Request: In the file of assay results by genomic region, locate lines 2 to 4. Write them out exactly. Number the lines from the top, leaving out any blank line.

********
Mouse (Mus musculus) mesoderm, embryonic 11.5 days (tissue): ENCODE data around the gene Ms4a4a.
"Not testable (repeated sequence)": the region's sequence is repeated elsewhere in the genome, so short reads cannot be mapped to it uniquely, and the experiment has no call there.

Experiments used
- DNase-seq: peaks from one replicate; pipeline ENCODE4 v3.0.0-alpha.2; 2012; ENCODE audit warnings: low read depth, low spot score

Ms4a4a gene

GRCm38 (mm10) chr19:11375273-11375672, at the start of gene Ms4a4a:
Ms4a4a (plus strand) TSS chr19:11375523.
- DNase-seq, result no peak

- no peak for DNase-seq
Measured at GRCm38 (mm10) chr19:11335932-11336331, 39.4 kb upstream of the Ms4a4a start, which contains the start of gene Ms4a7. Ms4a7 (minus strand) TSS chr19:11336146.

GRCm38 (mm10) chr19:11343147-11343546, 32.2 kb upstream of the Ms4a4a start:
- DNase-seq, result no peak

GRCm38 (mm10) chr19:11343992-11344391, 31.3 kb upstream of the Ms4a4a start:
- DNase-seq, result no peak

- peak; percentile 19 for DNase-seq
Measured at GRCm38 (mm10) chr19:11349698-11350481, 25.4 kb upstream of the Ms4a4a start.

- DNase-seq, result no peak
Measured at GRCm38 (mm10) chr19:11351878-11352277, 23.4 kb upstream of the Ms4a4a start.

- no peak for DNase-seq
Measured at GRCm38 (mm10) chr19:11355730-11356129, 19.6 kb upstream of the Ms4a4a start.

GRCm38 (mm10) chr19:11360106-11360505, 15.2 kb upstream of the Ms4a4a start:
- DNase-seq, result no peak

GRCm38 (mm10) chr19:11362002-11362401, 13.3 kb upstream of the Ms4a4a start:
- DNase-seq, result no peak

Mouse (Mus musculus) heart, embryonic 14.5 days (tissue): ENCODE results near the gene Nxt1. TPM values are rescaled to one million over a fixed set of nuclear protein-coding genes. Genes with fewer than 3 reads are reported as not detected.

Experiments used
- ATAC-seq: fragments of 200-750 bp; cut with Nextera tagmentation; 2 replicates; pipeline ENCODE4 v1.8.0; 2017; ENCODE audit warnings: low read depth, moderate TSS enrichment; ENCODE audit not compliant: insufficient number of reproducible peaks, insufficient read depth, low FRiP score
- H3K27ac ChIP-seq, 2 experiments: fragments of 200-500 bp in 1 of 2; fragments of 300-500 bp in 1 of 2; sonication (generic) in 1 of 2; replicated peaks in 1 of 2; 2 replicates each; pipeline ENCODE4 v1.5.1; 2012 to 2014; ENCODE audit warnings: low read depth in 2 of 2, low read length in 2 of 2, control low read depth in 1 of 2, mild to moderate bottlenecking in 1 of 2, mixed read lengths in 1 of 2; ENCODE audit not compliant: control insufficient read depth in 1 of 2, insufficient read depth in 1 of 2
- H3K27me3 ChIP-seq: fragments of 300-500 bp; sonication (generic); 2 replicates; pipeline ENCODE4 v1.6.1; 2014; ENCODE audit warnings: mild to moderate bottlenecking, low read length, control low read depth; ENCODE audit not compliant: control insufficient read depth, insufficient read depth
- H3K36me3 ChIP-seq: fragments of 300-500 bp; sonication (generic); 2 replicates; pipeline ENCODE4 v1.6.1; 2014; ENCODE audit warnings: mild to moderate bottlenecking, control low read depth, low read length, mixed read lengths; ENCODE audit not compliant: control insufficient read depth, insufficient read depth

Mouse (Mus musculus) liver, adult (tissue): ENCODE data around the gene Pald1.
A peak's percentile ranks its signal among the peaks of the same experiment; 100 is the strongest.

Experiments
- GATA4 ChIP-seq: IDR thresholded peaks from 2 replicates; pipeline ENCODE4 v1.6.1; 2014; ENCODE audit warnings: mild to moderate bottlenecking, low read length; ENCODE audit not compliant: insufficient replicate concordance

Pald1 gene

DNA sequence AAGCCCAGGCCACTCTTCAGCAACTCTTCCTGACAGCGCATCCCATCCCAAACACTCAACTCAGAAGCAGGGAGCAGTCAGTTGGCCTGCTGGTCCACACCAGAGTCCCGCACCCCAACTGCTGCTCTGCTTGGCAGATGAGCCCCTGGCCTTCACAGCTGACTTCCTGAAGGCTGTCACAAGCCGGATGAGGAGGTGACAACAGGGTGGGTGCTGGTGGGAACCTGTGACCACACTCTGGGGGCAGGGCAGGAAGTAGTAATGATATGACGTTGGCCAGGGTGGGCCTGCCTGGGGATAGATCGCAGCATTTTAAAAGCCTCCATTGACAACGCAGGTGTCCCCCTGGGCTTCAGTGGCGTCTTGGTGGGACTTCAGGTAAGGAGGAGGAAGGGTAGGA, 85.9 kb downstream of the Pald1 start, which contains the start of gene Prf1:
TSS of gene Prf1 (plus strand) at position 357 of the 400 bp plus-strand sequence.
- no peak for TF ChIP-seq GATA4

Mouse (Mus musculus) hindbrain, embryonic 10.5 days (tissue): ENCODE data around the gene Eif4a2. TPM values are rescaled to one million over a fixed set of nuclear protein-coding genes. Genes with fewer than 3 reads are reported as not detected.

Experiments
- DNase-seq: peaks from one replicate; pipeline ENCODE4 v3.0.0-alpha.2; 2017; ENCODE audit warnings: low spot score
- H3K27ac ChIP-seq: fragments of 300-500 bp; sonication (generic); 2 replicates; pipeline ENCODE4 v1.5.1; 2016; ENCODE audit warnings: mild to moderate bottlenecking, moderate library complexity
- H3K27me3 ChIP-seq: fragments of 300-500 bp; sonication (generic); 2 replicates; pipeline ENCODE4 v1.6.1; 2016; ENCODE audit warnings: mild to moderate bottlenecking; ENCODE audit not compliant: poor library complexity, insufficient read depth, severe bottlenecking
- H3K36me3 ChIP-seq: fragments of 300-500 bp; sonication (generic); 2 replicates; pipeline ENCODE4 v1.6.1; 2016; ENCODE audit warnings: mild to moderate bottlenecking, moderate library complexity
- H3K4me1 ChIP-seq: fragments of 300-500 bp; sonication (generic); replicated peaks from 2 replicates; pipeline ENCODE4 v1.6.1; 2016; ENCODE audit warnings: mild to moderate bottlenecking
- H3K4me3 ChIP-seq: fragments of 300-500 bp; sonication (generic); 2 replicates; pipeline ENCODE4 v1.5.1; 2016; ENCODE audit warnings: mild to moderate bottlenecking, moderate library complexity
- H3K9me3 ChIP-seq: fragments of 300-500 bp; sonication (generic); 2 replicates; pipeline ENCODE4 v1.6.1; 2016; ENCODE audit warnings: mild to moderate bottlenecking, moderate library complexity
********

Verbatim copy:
"Not testable (repeated sequence)": the region's sequence is repeated elsewhere in the genome, so short reads cannot be mapped to it uniquely, and the experiment has no call there.

Experiments used
- DNase-seq: peaks from one replicate; pipeline ENCODE4 v3.0.0-alpha.2; 2012; ENCODE audit warnings: low read depth, low spot score